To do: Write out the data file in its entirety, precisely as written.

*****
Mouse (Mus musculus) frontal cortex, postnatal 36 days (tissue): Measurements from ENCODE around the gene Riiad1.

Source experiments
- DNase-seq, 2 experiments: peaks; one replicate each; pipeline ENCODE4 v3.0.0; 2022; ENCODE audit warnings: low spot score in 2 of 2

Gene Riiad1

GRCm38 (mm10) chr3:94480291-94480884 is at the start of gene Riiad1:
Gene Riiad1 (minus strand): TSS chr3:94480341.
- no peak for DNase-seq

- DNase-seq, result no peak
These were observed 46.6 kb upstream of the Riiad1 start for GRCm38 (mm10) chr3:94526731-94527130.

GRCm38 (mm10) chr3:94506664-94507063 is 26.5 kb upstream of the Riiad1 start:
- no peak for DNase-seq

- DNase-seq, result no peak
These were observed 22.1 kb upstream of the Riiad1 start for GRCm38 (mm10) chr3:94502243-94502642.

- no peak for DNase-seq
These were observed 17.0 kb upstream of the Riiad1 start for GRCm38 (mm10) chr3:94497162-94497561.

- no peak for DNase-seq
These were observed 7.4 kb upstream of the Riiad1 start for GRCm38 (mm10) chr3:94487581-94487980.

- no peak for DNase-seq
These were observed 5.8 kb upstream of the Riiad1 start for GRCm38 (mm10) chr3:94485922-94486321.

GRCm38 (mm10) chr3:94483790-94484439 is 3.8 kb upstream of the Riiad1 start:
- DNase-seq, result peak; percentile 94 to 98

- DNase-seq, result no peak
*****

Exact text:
Mouse (Mus musculus) frontal cortex, postnatal 36 days (tissue): Measurements from ENCODE around the gene Riiad1.

Source experiments
- DNase-seq, 2 experiments: peaks; one replicate each; pipeline ENCODE4 v3.0.0; 2022; ENCODE audit warnings: low spot score in 2 of 2

Gene Riiad1

GRCm38 (mm10) chr3:94480291-94480884 is at the start of gene Riiad1:
Gene Riiad1 (minus strand): TSS chr3:94480341.
- no peak for DNase-seq

- DNase-seq, result no peak
These were observed 46.6 kb upstream of the Riiad1 start for GRCm38 (mm10) chr3:94526731-94527130.

GRCm38 (mm10) chr3:94506664-94507063 is 26.5 kb upstream of the Riiad1 start:
- no peak for DNase-seq

- DNase-seq, result no peak
These were observed 22.1 kb upstream of the Riiad1 start for GRCm38 (mm10) chr3:94502243-94502642.

- no peak for DNase-seq
These were observed 17.0 kb upstream of the Riiad1 start for GRCm38 (mm10) chr3:94497162-94497561.

- no peak for DNase-seq
These were observed 7.4 kb upstream of the Riiad1 start for GRCm38 (mm10) chr3:94487581-94487980.

- no peak for DNase-seq
These were observed 5.8 kb upstream of the Riiad1 start for GRCm38 (mm10) chr3:94485922-94486321.

GRCm38 (mm10) chr3:94483790-94484439 is 3.8 kb upstream of the Riiad1 start:
- DNase-seq, result peak; percentile 94 to 98

- DNase-seq, result no peak